Obama then calls Iran, “one of our trickiest foreign policy challenges, we have held the international community together, both in our engagement strategy, but also now as we move into a dual-track approach. Which is, If they don't accept the open hand, we've got to make sure they understand there are consequences for breaking international rules.”
Assuming one track is peace, the other is war. Success, then, is moving the international community onto the war track.
He mentions North Korea: “everybody was skeptical at the beginning of this year that we could get serious sanctions. Not only have we gotten serious sanctions, but they've actually been implemented.”
Do sanctions have a goal though? Are they supposed to disarm North Korea’s nuclear program or to bring it back to Six Party talks? Or just starve North Koreans by starving their leaders. Fulfilling economic promises might work better.
But Obama saves his haymakers for the end.
He informs us in Voice of America style, as if we didn’t know, “when it comes to counterterrorism, this Administration has taken out more al-Qaeda high-level operatives, has been more aggressive in pinning them down, not just in the border regions of Afghanistan and Pakistan, but also working with our international partners in places like Yemen and Somalia, than a lot of what's taken place previously.”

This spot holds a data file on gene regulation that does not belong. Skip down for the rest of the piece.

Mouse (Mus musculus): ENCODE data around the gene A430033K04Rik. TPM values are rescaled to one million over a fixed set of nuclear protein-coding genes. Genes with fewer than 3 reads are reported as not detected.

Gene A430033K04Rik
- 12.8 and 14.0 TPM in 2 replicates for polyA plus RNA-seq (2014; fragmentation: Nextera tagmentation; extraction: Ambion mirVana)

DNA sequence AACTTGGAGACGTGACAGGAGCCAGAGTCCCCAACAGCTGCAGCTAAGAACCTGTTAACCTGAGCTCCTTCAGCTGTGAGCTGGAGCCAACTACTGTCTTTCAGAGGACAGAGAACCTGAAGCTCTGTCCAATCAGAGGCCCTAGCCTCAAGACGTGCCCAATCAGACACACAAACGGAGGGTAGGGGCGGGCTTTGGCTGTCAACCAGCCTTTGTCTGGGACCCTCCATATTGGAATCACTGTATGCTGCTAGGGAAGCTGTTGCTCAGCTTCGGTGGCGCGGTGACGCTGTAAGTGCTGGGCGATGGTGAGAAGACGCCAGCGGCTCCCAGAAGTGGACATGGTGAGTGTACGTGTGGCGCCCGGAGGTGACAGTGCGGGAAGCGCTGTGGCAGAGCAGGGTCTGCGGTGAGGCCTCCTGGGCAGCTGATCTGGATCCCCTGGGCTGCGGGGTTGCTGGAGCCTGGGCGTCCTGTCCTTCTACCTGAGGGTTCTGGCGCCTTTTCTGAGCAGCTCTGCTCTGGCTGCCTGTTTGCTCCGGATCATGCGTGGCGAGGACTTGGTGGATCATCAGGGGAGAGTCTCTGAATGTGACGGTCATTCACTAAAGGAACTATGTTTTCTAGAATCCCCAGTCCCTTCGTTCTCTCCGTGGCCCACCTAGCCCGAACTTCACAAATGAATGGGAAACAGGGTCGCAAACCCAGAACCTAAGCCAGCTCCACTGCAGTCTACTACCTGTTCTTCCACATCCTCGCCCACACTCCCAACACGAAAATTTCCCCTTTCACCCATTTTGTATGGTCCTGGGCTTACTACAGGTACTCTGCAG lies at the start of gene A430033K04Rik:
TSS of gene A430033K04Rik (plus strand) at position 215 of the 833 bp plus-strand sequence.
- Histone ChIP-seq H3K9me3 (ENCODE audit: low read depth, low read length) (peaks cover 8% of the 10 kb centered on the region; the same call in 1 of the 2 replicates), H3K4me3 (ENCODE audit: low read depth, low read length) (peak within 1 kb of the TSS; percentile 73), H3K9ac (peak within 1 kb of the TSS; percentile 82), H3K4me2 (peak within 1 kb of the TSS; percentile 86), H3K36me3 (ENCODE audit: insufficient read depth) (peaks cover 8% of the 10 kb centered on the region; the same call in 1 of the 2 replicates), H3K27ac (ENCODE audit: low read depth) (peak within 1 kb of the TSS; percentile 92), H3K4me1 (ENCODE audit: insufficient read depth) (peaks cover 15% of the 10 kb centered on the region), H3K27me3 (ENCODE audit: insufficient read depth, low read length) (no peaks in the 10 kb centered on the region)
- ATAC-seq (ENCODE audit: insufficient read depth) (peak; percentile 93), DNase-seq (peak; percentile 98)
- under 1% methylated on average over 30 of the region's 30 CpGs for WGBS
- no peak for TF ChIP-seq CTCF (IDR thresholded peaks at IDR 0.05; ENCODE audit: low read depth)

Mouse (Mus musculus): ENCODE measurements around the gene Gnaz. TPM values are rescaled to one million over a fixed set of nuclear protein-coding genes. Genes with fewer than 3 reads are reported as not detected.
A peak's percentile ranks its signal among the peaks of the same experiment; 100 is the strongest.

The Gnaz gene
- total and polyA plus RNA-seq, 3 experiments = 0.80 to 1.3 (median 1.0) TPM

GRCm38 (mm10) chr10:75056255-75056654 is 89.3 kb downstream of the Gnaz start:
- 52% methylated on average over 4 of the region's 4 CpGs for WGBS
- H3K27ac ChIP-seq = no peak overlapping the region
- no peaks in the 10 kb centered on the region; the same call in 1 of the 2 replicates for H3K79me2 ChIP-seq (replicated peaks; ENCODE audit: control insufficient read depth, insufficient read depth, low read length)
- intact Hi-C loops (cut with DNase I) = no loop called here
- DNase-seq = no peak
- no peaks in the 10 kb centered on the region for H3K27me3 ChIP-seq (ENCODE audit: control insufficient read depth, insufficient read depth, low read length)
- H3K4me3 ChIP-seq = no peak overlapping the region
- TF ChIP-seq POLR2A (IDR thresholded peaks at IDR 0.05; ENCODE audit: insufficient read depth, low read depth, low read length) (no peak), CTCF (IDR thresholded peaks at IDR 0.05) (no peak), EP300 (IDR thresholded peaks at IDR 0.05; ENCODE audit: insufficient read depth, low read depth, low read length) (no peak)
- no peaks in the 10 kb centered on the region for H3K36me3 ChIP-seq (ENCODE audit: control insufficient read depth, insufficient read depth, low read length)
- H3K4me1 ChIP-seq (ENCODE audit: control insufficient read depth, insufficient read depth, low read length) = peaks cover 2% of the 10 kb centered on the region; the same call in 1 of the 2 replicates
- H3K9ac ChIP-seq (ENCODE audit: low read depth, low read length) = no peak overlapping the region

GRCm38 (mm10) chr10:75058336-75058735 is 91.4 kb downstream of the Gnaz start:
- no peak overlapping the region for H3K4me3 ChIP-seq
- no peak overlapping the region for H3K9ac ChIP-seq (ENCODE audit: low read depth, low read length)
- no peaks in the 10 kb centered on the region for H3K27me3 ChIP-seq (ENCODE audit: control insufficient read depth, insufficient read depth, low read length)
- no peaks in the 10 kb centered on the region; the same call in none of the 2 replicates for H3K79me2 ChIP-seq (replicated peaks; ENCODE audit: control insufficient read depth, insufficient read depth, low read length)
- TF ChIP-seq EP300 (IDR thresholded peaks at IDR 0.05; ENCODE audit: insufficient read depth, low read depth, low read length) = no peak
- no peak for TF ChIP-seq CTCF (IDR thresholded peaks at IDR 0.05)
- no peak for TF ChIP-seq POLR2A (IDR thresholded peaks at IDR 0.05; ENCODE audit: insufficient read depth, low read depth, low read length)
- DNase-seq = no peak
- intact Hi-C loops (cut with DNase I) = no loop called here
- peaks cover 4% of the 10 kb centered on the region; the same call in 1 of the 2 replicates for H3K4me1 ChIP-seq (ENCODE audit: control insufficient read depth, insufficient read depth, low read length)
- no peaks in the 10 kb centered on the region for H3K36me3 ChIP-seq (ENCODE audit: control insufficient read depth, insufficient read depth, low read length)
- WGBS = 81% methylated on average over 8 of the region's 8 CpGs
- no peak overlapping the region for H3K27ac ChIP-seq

Obama is actually boasting of his drone score nearing 60. As his voters lament a foreign policy no different than Bush's, he's hearing a compliment.
But conflicts in Yemen and Somalia have widened, not contracted, after assassinating al-Qaeda operatives. He’s really admitting to a single-minded, counter-terrorism response. A lack of political, economic, and social strategy - Obama’s strategy is the opposite of “comprehensive.”
Military aid to Yemen doubled, non-military aid did not. US forces are targeting several Yemeni clerics deemed “global terrorists,” in addition to being political and tribal leaders, which could cause revolts. al-Qaeda is already moving on.
Pakistan still has hang-ups with the Kerry-Lugar bill, military reimbursements, and trade issues. A true carrot and stick policy, freezing Islamabad’s aid until it does more. Defense Secretary Robert Gates just passed through Pakistan without lightening US airport security.
US weapons are falling into al-Shabab’s hands.